Are U.N. peacekeeping missions no longer relevant to today’s conflicts? Or do we just need to change the goals? Find out more when you subscribe to World Politics Review (WPR).
There were understandably mixed feelings at the United Nations in June, when the organization marked the 70th anniversary of modern U.N. peacekeeping missions.
The Security Council sent military observers to the Middle East in 1948 to supervise the end of the first Arab-Israeli war, marking the first of over 70 U.N. missions that have become the organization’s trademark. U.N. officials used this year’s anniversary to honor the efforts of today’s peacekeepers to end wars and protect civilians. But the overall mood in New York was sober.
This was because U.N. operations appear to be entering a new and difficult phase. Over the past two decades, U.N. peacekeeping forces have done a solid if underreported job stabilizing small and medium-sized countries such as Sierra Leone and East Timor. Earlier this year, they wrapped up another broadly successful mission in Liberia. With the closure of these operations, the U.N. now finds itself focusing most of its peacekeeping efforts on five big, problematic operations in Africa. In each case, the blue helmets are thinly spread and face endemic violence.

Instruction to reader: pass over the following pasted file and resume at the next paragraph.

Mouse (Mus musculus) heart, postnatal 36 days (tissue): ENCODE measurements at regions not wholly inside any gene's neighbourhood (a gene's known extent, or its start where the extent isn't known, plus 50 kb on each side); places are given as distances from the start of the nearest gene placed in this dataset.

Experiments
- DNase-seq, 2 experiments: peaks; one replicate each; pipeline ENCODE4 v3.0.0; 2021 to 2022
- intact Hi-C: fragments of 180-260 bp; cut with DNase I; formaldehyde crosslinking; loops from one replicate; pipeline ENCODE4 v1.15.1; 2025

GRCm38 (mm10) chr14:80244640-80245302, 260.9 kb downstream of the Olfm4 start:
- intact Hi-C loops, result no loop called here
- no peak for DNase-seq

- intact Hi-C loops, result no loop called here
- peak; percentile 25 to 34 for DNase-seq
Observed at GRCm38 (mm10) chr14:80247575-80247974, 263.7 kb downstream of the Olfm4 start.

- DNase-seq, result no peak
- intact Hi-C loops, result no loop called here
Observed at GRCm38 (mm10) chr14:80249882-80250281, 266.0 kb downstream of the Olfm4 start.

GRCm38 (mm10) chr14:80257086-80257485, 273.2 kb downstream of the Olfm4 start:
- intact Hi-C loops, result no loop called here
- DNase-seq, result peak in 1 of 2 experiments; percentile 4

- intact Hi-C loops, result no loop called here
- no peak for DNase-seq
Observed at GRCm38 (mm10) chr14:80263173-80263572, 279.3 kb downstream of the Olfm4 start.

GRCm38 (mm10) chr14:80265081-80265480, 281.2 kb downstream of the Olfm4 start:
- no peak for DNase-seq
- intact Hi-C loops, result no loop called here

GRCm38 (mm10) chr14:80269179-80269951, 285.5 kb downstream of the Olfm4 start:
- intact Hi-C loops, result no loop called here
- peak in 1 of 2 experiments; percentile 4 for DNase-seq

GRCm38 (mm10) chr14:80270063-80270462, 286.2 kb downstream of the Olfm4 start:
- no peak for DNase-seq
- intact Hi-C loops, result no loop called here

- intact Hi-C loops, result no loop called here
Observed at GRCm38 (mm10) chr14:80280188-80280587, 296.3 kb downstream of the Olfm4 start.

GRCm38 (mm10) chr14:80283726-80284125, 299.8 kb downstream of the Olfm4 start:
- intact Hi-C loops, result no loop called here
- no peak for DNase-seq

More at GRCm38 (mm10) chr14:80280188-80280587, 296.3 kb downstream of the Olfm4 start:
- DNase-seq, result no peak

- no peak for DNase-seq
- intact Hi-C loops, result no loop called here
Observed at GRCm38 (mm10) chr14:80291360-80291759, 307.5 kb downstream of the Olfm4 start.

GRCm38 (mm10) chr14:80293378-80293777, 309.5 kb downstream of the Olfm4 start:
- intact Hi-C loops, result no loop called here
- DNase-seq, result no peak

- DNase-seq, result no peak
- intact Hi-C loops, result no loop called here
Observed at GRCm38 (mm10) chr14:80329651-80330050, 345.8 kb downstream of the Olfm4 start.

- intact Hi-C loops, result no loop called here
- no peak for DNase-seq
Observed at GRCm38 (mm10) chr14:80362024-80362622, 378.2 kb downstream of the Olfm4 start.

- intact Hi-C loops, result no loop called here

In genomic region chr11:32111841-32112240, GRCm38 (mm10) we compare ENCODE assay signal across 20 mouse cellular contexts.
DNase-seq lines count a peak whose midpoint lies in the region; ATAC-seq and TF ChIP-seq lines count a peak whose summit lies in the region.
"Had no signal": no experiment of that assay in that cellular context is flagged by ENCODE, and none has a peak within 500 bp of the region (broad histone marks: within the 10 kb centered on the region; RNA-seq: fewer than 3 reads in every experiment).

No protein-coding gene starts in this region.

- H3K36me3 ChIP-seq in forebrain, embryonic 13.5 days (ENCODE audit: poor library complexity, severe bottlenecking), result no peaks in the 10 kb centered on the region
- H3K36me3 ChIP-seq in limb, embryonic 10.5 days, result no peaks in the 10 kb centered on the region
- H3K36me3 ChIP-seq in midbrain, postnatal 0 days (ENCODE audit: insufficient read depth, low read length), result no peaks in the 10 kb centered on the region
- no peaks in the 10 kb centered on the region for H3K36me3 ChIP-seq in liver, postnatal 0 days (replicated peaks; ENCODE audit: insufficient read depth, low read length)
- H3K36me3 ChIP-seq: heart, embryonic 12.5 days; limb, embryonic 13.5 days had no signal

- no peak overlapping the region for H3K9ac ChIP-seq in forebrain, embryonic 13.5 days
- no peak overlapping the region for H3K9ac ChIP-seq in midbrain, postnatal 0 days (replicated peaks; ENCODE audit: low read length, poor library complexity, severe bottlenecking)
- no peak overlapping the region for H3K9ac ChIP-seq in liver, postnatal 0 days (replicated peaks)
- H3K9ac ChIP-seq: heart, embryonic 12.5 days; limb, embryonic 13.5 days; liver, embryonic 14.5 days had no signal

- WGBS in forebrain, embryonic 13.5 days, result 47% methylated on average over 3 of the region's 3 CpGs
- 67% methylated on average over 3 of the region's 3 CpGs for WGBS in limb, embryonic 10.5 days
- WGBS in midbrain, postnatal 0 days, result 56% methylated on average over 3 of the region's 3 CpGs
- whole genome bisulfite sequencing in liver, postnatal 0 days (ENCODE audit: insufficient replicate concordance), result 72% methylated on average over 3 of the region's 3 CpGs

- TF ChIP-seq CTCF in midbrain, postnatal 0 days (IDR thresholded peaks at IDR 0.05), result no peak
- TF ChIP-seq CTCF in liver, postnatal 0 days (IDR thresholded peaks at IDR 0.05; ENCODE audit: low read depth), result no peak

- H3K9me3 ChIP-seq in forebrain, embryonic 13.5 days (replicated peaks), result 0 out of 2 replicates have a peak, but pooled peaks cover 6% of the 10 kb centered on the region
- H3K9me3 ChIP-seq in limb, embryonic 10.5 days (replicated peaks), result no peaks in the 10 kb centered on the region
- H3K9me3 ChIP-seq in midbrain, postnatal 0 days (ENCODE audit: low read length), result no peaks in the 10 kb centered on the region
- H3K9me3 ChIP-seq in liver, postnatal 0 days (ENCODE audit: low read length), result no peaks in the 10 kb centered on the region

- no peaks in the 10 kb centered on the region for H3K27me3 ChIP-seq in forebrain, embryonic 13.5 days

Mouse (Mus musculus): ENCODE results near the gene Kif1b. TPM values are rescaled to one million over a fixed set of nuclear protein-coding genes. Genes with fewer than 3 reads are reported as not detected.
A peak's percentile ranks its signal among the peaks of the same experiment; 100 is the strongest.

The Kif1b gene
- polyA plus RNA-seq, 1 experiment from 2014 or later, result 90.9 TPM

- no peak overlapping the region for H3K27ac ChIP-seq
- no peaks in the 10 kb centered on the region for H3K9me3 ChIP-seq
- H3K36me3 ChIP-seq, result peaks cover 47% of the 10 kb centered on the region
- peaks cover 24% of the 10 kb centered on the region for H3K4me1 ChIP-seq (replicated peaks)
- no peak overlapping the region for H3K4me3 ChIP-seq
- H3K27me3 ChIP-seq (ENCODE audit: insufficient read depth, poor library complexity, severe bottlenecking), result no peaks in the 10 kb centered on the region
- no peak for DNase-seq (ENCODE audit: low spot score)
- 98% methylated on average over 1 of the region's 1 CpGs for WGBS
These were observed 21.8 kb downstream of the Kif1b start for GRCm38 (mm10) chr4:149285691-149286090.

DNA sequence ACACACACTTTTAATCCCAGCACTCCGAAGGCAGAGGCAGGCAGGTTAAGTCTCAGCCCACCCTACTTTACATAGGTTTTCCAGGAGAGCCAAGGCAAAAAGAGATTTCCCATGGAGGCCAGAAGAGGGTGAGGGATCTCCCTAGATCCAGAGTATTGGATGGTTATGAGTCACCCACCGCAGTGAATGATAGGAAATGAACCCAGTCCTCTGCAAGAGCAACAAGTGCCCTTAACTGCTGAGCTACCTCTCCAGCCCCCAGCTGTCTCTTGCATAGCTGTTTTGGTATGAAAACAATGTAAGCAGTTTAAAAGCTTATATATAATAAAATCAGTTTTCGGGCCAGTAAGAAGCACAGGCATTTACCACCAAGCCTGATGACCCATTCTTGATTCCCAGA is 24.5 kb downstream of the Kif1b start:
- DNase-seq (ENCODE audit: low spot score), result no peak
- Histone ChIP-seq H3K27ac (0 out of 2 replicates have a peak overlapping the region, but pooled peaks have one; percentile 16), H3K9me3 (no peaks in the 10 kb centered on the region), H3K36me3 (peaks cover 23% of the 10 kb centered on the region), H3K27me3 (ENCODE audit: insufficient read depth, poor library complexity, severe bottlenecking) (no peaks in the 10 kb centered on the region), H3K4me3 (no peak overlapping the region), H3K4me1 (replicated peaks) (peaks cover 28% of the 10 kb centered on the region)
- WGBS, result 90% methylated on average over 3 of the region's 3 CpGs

To learn more about the changing parameters of successful U.N. peacekeeping missions, read For U.N. Peacekeeping at 70, Decline or a New Lease on Life?with your subscription to World Politics Review.
Why The U.N. May Have To Settle for Less
From Syria to Myanmar, armed forces are pursuing unrelenting military campaigns and indiscriminately punishing civilians in their search for victory. There is a depressing chance that both countries’ governments will ultimately be able to declare victory over their internal opponents. In both cases, the resulting “peace” will be chaotic. But these crises threaten to upset some of the basic norms that have grown up around the resolution of civil wars in the post-Cold War era. To remain relevant, U.N. peacekeeping will have to adapt to this new post-conflict landscape.
As negotiated peace deals become scarcer, U.N. peacekeeping missions must find new ways to remain relevant. To learn more, read As Negotiated Peace Gets Rarer, U.N. Peacekeeping Must Find a New Rolewith your subscription to World Politics Review.
Is U.N. Peacekeeping More Resilient Than It Appears?
Discussions of United Nations peace operations are always tinged with a sense of crisis. Blue-helmet operations have been through a rough patch in recent years, struggling to stay on top of crises from the Central African Republic and South Sudan to the Golan Heights. This is just one aspect of a broader malaise. The U.N. has endured a long series of revelations about indiscipline, corruption and cowardice among peacekeepers. U.N. Secretary-General Antonio Guterres has made fixing peacekeeping’s flaws a priority. But if peacekeeping is in a crisis, it is not a new one. And broadly speaking, despite numerous threats and failures, U.N. peace operations manage to rumble along. So perhaps peacekeeping is not in crisis after all—or at least its crises are manageable. Because the evidence of the past decade seems to be that the U.N. peace operations system is much more resilient than it often appears.